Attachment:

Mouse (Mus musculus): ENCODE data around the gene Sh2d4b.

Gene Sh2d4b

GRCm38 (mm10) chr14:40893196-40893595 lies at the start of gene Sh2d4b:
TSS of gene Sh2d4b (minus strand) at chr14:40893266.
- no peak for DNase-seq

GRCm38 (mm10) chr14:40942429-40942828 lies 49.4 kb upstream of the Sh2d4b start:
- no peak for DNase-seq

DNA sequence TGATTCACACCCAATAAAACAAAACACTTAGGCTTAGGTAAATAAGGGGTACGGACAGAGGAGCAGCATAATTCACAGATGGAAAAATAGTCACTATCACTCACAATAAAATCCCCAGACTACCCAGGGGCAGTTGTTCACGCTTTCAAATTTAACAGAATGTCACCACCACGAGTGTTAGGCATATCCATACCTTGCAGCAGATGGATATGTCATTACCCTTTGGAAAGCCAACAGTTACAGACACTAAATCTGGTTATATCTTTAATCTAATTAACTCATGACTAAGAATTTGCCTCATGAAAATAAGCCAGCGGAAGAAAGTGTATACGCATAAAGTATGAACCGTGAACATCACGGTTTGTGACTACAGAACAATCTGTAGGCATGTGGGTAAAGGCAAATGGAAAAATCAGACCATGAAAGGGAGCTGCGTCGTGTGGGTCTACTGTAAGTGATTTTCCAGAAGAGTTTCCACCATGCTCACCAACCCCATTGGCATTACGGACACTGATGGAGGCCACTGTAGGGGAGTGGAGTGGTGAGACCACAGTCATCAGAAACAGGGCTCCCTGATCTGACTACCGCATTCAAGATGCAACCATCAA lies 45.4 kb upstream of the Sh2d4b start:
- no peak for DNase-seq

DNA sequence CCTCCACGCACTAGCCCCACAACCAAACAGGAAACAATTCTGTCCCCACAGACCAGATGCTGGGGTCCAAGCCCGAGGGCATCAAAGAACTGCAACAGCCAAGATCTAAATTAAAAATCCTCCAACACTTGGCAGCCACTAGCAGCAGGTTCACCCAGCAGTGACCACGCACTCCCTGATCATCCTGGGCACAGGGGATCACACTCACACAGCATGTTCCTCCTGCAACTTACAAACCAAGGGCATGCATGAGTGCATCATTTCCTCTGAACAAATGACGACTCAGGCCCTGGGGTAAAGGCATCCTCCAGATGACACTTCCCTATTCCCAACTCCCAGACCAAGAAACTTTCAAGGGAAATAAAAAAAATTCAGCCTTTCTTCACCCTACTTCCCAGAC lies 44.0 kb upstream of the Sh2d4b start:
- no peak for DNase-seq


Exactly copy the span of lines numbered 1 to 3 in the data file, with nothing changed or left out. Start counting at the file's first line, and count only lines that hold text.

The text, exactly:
Mouse (Mus musculus): ENCODE data around the gene Sh2d4b.

Gene Sh2d4b

GRCm38 (mm10) chr14:40893196-40893595 lies at the start of gene Sh2d4b: